The Employee Retention Credit (ERC) is not a tax, but a refundable tax credit for the salaries of eligible employees. Small employers receive greater benefits under the ERC regime, as they can include wages paid to all employees for as long as they are an eligible employer. Large employers, however, can only include salaries paid to employees for not providing services. Technically, yes, the ERC is considered income, but only if the employer pays salaries that meet the requirements while the terms of office are in effect and have a more than nominal impact on the company.
The employer must reduce wage deductions on their income tax return for the tax year in which they are an eligible employer for the purposes of the ERC. The Employee Retention Credit is a fully refundable tax credit that eligible employers request to cover certain payroll taxes. It's not a loan and doesn't have to be repaid. For most taxpayers, the refundable credit exceeds the payroll taxes paid in a credit-generating period.
While an employer cannot include salaries financed by a Paycheck Protection Program (PPP) loan in the ERC calculation, PPP funds only apply to eight to ten weeks of wage expenses. ERC eligibility periods are longer. PPP loans can also finance non-wage expenses. No, but if possible, allocate the maximum allowable non-wage costs to the waiver of the PPP. It is likely that sister holding companies can be treated as separate operations or businesses when considering the status of an eligible employer, since the Fund owned by the holding companies is not an active operation or business (rather a passive investment vehicle).The ERC refund is not taxable when it is received; however, salaries equal to the ERC amount are subject to expense dismissal rules.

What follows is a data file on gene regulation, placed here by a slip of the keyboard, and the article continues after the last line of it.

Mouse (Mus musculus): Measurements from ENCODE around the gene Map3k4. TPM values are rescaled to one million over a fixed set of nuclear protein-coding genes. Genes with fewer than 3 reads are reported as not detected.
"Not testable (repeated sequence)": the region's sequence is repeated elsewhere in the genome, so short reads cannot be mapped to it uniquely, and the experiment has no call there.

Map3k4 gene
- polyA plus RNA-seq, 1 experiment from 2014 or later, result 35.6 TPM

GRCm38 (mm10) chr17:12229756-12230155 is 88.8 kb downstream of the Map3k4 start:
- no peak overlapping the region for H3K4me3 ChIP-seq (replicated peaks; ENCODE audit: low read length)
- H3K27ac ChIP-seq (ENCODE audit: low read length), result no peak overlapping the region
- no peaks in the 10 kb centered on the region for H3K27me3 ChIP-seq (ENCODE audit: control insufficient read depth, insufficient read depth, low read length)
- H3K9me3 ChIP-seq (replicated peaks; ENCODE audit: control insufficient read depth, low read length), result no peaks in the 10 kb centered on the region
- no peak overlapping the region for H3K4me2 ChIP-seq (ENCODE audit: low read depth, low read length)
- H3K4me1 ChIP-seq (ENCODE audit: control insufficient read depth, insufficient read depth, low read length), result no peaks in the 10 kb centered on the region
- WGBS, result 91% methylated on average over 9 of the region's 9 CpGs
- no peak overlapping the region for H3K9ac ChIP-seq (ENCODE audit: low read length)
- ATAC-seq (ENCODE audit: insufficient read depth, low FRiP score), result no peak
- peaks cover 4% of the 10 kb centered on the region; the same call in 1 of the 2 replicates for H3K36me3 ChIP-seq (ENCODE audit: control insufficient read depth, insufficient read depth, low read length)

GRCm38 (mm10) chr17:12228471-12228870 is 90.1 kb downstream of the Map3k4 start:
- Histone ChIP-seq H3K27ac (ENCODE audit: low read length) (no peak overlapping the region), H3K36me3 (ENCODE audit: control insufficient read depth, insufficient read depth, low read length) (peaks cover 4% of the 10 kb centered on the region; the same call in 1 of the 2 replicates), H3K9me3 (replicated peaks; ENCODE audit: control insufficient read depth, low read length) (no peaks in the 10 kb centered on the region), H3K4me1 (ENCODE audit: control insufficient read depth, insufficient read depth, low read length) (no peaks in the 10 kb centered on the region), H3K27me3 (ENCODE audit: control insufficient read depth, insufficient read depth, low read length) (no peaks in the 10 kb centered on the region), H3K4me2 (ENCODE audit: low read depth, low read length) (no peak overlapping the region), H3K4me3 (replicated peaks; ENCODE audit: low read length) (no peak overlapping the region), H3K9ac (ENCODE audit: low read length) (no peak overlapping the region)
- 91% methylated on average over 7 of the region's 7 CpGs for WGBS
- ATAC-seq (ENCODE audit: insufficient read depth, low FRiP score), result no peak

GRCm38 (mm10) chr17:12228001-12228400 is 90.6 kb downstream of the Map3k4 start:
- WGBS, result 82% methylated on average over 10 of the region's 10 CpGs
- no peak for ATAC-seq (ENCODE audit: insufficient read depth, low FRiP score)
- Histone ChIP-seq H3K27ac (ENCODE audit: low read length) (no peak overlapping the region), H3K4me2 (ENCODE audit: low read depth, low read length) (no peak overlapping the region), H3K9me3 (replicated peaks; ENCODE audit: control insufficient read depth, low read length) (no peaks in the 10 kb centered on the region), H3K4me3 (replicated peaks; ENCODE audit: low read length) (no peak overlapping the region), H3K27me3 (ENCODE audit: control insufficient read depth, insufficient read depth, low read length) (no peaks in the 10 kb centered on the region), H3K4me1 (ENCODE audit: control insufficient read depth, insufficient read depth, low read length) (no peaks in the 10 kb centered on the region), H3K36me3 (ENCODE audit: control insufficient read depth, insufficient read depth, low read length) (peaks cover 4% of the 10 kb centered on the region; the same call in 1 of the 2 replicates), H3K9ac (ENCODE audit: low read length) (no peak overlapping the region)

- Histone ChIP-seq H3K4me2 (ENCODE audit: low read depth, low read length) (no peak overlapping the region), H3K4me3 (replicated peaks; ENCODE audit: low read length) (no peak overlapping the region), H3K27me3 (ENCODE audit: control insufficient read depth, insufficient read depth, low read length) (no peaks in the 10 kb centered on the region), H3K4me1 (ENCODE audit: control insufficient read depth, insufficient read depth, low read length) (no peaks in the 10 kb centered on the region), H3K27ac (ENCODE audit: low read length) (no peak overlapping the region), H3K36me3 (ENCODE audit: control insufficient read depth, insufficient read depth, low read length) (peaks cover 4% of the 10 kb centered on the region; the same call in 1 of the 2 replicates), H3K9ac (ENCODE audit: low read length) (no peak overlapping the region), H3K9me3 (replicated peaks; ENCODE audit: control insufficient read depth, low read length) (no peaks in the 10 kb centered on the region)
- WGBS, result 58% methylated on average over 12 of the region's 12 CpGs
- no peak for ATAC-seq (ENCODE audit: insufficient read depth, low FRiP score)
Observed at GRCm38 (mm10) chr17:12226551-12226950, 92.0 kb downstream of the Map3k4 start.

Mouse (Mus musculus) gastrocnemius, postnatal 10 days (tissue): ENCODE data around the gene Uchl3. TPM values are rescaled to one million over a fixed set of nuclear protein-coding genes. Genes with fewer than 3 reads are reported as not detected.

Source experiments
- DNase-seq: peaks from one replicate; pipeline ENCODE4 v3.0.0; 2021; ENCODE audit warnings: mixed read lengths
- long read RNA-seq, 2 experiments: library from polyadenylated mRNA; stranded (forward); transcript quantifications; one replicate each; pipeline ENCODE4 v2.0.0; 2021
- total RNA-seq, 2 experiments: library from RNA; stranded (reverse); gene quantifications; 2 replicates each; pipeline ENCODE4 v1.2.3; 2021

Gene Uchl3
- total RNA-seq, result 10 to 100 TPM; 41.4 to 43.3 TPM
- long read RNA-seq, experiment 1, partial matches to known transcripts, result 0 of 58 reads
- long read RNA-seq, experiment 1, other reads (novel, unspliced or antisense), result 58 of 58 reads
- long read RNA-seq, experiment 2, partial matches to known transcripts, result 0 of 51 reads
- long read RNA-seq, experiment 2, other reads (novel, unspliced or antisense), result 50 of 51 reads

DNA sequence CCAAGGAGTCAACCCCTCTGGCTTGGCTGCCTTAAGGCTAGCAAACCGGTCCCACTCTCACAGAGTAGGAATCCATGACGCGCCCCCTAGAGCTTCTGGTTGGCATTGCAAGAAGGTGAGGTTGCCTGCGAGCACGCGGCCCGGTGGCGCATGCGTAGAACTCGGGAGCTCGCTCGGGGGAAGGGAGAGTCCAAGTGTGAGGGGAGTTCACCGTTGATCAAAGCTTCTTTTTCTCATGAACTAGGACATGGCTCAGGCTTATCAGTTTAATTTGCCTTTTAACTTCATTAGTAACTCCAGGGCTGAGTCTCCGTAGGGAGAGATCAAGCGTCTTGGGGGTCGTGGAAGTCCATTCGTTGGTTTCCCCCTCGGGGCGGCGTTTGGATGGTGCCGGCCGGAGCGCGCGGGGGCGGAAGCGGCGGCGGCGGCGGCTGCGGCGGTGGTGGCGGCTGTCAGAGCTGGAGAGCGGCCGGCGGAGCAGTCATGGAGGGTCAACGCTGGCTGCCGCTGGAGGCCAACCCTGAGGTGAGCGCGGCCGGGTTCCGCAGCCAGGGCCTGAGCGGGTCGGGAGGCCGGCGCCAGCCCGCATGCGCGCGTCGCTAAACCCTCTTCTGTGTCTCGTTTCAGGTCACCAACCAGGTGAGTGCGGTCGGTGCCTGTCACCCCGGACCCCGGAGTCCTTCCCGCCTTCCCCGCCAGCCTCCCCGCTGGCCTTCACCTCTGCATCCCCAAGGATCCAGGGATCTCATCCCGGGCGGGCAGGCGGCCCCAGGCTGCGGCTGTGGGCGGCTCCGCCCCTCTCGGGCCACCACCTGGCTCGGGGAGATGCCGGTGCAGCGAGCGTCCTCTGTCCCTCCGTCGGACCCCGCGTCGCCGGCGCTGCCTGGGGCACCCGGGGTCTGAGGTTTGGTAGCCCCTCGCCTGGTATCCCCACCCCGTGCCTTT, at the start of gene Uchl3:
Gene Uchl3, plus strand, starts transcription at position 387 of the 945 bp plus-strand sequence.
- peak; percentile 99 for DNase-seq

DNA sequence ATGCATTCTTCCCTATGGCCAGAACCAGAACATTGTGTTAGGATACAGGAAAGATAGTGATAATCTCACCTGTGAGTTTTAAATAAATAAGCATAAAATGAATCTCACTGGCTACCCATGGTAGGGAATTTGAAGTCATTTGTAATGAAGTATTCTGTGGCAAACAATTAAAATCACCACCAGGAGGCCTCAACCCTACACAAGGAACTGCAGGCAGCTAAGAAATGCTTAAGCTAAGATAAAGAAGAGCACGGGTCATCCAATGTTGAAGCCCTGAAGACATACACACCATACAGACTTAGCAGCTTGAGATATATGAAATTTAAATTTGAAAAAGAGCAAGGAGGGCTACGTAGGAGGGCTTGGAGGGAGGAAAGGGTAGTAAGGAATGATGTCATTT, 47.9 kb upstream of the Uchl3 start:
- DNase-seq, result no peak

This is so that a taxpayer cannot “pay twice” and receive a wage deduction and a credit for the same wage expense. Section 280C of the Internal Revenue Code (IRC) states that “no deduction shall be allowed for the part of wages or salaries paid or incurred during the tax year that is equal to the sum of the credits determined for the tax year.”Since the ERC is no longer available, the only way to apply for any credits you qualify for is to file an amended return using Form 941-X. This increases your taxable income by the amount of the credit during the period you qualified for the ERC. Churches and other religious organizations that were affected by capacity restrictions imposed by government for meetings or that experienced a significant decrease in their gross revenues are also eligible for this credit. From now on, filing an amended Form 941-X (Quarterly Federal Payroll Tax Return) is the only way to apply for it. FAQ 85 states that IRS code does not allow a deduction for wages paid equal to certain credits in a tax year.
The notice confirmed that tips received by employees counted as “qualified salaries” for employers to calculate credit amounts and that employers could request a tip credit from both the ERC and Federal Insurance Contributions Act (FICA) for the same tips. The ERC is a valuable tax credit you can apply for to keep your employees on payroll during COVID-19 pandemic. You don't enter any credit that reduces employment taxes applicable to employer, nor do you include refundable part of credit. Taxpayers should also note that denial of expenses related to ERC may affect their wage limit for purposes of qualified business income (QBI) deduction under section 199A. For more information on employee retention credit, visit Cherry Bekaert's ERC Guidance Center or contact Martin Karamon.
If you have any questions about ERC or its impact on you or your company, please contact GHJ's tax advisors.